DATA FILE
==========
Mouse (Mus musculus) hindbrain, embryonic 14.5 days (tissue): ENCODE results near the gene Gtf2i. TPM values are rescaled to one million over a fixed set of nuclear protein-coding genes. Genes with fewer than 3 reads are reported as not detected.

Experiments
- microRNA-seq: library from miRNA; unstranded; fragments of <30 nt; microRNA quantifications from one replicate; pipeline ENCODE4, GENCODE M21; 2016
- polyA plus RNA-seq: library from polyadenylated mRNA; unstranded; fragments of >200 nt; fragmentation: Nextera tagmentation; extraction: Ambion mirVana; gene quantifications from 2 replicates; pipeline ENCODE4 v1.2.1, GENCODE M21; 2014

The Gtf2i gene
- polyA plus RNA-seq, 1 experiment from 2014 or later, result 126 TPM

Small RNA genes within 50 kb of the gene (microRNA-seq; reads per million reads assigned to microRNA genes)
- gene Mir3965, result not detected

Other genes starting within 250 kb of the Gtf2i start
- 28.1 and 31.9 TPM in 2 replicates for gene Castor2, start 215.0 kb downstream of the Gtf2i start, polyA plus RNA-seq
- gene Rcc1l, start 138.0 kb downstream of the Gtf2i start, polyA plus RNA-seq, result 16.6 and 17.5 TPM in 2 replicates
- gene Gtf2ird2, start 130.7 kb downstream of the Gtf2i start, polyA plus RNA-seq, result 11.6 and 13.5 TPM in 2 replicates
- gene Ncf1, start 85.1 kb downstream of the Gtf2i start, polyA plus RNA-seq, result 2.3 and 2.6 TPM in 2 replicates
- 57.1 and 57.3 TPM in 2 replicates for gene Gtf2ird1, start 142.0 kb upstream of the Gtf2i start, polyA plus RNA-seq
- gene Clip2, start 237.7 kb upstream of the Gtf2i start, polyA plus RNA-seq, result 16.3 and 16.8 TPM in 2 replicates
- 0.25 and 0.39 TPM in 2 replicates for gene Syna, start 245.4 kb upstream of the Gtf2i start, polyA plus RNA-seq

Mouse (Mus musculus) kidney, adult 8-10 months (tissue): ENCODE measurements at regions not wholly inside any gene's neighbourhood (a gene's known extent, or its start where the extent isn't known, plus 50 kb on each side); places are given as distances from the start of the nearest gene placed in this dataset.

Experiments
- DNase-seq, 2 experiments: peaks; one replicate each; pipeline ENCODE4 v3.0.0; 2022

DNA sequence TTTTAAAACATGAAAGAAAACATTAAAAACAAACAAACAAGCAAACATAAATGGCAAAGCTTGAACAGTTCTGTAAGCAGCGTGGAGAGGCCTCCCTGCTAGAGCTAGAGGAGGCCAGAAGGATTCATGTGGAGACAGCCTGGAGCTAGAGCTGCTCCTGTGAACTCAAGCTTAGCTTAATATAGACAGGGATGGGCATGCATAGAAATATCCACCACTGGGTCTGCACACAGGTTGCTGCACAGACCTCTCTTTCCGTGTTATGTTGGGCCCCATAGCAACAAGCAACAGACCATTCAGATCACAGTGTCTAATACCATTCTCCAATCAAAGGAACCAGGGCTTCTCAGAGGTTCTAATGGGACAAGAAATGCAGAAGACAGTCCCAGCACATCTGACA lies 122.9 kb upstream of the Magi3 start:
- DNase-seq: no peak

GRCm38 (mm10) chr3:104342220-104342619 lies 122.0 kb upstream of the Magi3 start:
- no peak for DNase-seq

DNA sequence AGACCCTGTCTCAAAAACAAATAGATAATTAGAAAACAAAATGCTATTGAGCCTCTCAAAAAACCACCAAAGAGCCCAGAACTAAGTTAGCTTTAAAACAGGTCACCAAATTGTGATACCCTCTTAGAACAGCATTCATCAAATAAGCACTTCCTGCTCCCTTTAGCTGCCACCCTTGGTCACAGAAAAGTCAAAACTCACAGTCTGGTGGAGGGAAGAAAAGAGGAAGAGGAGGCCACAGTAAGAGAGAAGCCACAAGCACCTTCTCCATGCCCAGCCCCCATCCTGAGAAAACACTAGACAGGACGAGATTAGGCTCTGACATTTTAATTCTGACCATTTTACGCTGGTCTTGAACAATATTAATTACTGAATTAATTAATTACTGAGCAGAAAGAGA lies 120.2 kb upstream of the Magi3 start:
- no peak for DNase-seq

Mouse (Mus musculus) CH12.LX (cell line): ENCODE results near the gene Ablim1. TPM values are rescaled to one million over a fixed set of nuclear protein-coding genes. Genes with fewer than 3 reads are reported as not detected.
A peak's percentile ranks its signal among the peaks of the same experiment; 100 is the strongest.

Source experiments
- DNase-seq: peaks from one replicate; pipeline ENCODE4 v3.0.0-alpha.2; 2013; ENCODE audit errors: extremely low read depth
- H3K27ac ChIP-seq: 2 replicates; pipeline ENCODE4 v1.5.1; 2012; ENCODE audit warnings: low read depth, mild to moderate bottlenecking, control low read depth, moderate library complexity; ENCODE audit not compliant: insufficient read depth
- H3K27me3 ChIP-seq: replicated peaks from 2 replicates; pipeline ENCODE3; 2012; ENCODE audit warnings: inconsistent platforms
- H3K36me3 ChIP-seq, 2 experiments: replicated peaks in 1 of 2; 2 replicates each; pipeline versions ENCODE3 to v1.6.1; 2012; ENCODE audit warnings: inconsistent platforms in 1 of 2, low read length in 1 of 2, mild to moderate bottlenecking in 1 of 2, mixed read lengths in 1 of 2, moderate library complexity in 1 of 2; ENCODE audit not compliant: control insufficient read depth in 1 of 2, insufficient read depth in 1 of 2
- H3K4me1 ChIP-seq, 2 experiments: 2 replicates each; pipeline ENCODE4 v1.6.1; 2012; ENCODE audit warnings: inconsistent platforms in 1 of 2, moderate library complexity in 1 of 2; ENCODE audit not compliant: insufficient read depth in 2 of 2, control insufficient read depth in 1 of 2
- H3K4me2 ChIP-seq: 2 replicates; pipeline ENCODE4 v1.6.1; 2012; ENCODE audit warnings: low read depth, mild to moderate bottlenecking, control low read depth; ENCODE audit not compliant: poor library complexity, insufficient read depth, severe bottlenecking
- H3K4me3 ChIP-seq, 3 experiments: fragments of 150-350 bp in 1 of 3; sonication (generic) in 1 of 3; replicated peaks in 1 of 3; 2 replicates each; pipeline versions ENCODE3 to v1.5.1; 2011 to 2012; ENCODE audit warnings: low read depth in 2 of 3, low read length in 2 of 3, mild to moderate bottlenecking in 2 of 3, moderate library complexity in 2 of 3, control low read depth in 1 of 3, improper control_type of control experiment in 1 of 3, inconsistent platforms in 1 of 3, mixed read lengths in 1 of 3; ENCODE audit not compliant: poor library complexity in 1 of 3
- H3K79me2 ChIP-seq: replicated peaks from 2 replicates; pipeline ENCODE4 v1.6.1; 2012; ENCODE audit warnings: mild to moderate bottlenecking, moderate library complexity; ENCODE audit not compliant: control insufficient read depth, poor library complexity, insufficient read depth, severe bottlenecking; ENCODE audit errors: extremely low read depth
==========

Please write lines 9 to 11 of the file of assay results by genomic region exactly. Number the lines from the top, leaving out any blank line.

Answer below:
Other genes starting within 250 kb of the Gtf2i start
- 28.1 and 31.9 TPM in 2 replicates for gene Castor2, start 215.0 kb downstream of the Gtf2i start, polyA plus RNA-seq
- gene Rcc1l, start 138.0 kb downstream of the Gtf2i start, polyA plus RNA-seq, result 16.6 and 17.5 TPM in 2 replicates